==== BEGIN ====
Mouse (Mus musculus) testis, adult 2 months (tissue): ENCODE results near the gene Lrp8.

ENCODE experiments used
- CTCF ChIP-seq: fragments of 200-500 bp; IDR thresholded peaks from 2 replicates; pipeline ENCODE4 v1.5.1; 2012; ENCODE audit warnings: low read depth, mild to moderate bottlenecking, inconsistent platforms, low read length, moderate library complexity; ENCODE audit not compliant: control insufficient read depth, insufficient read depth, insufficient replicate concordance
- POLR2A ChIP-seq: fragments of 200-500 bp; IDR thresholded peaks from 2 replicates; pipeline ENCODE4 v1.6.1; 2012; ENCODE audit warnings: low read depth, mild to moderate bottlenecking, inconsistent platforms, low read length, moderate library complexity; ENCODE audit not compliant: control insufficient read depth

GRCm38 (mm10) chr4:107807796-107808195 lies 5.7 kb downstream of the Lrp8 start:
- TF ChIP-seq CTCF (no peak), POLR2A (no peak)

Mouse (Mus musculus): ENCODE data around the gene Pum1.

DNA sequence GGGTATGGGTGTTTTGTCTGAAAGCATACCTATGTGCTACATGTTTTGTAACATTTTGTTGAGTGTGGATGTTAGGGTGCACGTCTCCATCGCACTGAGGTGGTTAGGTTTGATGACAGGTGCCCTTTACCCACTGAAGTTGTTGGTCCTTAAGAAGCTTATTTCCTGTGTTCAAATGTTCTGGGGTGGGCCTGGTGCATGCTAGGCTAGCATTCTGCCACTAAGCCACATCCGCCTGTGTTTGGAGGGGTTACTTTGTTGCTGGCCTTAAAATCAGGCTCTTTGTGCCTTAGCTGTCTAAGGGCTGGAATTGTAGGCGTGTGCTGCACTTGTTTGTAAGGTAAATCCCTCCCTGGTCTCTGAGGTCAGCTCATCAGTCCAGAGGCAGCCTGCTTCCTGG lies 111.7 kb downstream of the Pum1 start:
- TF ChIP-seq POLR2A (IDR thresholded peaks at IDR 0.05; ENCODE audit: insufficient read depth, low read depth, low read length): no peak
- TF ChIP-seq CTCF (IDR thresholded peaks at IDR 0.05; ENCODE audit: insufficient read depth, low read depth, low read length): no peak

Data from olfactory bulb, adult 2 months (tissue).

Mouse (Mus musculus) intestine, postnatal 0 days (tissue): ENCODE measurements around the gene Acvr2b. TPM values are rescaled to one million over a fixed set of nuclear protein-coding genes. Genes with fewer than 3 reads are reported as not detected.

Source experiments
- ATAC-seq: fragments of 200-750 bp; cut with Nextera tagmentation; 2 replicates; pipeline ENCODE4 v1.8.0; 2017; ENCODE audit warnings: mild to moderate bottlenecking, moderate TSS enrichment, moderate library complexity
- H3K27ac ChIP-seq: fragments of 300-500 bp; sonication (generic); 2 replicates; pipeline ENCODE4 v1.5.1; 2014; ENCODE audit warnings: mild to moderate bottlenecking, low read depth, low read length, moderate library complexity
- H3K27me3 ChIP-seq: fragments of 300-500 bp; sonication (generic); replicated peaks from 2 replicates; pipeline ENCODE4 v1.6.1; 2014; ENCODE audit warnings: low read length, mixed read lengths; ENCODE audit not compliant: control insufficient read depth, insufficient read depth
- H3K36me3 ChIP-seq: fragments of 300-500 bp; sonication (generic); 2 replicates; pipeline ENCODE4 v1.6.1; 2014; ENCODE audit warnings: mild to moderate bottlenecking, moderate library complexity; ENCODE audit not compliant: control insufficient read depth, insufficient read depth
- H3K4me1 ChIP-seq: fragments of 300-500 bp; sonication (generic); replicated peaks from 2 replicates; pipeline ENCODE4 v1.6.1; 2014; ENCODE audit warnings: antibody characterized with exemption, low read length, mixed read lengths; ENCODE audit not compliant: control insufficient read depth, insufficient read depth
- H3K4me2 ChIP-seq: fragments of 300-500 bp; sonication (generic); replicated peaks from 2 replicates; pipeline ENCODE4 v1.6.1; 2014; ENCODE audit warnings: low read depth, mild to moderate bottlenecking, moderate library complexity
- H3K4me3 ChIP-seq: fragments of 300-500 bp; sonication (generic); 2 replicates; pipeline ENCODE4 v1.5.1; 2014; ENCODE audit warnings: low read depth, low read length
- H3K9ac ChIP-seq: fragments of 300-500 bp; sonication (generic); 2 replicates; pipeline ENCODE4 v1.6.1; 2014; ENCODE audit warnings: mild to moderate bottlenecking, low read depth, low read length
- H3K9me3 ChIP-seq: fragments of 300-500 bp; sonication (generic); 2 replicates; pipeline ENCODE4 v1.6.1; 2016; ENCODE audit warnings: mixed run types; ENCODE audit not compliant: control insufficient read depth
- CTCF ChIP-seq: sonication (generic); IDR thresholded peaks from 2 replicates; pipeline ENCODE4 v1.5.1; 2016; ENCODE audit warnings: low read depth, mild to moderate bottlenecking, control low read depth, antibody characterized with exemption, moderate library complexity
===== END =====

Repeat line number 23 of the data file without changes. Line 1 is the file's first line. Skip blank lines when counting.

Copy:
- CTCF ChIP-seq: sonication (generic); IDR thresholded peaks from 2 replicates; pipeline ENCODE4 v1.5.1; 2016; ENCODE audit warnings: low read depth, mild to moderate bottlenecking, control low read depth, antibody characterized with exemption, moderate library complexity